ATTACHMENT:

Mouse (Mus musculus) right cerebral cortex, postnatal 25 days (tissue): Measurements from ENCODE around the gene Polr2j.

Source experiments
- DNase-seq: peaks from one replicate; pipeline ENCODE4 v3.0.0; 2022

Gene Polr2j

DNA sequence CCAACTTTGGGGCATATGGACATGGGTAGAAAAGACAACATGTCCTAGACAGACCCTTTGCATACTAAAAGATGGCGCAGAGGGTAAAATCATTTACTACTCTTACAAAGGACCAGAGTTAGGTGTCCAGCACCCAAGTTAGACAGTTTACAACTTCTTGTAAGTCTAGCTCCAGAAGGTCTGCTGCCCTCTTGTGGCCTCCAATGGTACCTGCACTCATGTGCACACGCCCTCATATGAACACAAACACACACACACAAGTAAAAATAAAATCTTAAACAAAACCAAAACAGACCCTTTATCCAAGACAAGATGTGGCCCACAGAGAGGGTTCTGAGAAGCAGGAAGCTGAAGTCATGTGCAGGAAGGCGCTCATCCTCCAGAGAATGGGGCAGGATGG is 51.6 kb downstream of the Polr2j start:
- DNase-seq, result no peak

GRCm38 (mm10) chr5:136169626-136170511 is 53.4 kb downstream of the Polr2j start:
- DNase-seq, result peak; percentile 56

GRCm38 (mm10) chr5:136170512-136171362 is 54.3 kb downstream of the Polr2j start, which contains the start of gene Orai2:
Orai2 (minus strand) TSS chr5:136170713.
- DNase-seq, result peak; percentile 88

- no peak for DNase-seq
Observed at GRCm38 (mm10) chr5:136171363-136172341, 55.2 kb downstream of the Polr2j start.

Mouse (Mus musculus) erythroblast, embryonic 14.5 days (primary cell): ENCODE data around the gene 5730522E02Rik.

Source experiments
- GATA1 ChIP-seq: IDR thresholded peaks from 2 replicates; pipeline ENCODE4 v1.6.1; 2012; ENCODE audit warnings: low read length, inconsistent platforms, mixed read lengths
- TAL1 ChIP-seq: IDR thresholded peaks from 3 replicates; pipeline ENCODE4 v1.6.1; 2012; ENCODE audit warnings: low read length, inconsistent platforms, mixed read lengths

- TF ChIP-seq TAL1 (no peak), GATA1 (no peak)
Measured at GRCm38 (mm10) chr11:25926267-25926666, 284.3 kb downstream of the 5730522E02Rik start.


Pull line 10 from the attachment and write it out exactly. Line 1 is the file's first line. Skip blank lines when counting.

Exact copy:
Orai2 (minus strand) TSS chr5:136170713.